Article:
Evaluating girls on the run in promoting positive youth development: Group comparisons on life skills transfer and social processes

Maureen R. Weiss, Lindsay E. Kipp, Alison Phillips Reichter, Nicole D. Bolter

Research output: Contribution to journalArticlepeer-review

Abstract

Purpose: Girls on the Run (GOTR), a physical activity-based positive youth development program, uses running as a platform to teach life skills and promote healthy behaviors. In this companion paper of our comprehensive project, the authors evaluated program impact on positive youth development by comparing GOTR participants to youth in other organized activities (Sport and physical education [PE]) on life skills transfer and social processes. Qualitative methods complemented quantitative data through interviews with GOTR stakeholders. Method: The participants included 215 girls in GOTR and 692 girls in the same grades and schools who did not participate in GOTR (Sport = 485; PE = 207). They completed self-report measures of life skills transfer, peer and coach relatedness, and coach autonomy support at the season’s end. GOTR subsamples of girls, coaches, caregivers, and school personnel participated in focus groups. Results: Girls in GOTR compared favorably to the Sport and PE girls on all life skills—managing emotions, resolving conflicts, helping others, and making intentional decisions—and to the PE girls for all 3 social processes. The GOTR and Sport girls did not differ on coach relatedness and autonomy support, but the Sport girls rated teammate relatedness higher. The GOTR girls’ scores on life skills transfer remained stable at a 3-month followup assessment. Stakeholders in the focus groups shared corroborating evidence that, through participating in GOTR, girls learn skills that generalize to school and home contexts. Conclusion: Using comparison groups, a retention assessment, and mixed methods, the findings provide evidence that GOTR is effective in teaching skills and strategies that generalize to broader life domains. The processes that explain group differences on life skills transfer include GOTR’s intentional curriculum of skill-building activities delivered by coaches within a caring and autonomy-supportive climate.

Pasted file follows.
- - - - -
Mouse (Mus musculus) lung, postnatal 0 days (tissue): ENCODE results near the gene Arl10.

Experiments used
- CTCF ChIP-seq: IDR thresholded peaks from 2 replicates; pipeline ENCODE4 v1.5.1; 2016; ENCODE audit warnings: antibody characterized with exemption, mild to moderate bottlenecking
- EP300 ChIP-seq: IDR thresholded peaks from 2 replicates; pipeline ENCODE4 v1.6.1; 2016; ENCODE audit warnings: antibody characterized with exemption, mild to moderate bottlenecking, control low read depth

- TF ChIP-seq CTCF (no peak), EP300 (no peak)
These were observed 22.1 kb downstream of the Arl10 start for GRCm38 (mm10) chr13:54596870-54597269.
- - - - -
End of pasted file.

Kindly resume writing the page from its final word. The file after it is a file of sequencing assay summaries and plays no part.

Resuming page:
Original languageEnglish (US)
Pages (from-to)172-182
Number of pages11
JournalPediatric exercise science
Volume32
Issue number3
DOIs
StatePublished - Aug 2020

Keywords

  • Coaching behaviors
  • Evaluation research
  • Mixed methods
  • Out-of-school-time

PubMed: MeSH publication types

  • Journal Article

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